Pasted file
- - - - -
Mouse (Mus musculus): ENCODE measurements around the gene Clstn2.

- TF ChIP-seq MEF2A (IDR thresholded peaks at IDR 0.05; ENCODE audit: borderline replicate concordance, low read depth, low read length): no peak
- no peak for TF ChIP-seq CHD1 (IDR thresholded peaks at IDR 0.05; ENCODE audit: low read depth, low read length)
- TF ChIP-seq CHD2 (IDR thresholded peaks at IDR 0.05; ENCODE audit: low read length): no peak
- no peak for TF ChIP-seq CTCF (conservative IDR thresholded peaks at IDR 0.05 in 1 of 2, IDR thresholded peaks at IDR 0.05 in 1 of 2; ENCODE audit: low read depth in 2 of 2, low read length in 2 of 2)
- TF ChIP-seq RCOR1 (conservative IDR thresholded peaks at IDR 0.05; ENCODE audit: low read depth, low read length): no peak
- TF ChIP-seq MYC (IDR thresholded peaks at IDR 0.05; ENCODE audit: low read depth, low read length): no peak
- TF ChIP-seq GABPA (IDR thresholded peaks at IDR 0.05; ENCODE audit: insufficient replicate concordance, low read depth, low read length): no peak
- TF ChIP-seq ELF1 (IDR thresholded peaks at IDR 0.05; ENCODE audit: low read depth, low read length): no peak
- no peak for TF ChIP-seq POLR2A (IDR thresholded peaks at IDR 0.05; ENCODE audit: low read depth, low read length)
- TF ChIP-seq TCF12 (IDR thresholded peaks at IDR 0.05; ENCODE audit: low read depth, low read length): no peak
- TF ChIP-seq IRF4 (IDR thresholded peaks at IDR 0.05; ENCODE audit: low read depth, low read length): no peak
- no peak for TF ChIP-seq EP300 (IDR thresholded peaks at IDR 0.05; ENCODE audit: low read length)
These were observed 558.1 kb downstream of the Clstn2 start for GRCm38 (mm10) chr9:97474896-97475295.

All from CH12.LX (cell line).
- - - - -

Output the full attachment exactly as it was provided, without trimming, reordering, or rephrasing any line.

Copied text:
Mouse (Mus musculus): ENCODE measurements around the gene Clstn2.

- TF ChIP-seq MEF2A (IDR thresholded peaks at IDR 0.05; ENCODE audit: borderline replicate concordance, low read depth, low read length): no peak
- no peak for TF ChIP-seq CHD1 (IDR thresholded peaks at IDR 0.05; ENCODE audit: low read depth, low read length)
- TF ChIP-seq CHD2 (IDR thresholded peaks at IDR 0.05; ENCODE audit: low read length): no peak
- no peak for TF ChIP-seq CTCF (conservative IDR thresholded peaks at IDR 0.05 in 1 of 2, IDR thresholded peaks at IDR 0.05 in 1 of 2; ENCODE audit: low read depth in 2 of 2, low read length in 2 of 2)
- TF ChIP-seq RCOR1 (conservative IDR thresholded peaks at IDR 0.05; ENCODE audit: low read depth, low read length): no peak
- TF ChIP-seq MYC (IDR thresholded peaks at IDR 0.05; ENCODE audit: low read depth, low read length): no peak
- TF ChIP-seq GABPA (IDR thresholded peaks at IDR 0.05; ENCODE audit: insufficient replicate concordance, low read depth, low read length): no peak
- TF ChIP-seq ELF1 (IDR thresholded peaks at IDR 0.05; ENCODE audit: low read depth, low read length): no peak
- no peak for TF ChIP-seq POLR2A (IDR thresholded peaks at IDR 0.05; ENCODE audit: low read depth, low read length)
- TF ChIP-seq TCF12 (IDR thresholded peaks at IDR 0.05; ENCODE audit: low read depth, low read length): no peak
- TF ChIP-seq IRF4 (IDR thresholded peaks at IDR 0.05; ENCODE audit: low read depth, low read length): no peak
- no peak for TF ChIP-seq EP300 (IDR thresholded peaks at IDR 0.05; ENCODE audit: low read length)
These were observed 558.1 kb downstream of the Clstn2 start for GRCm38 (mm10) chr9:97474896-97475295.

All from CH12.LX (cell line).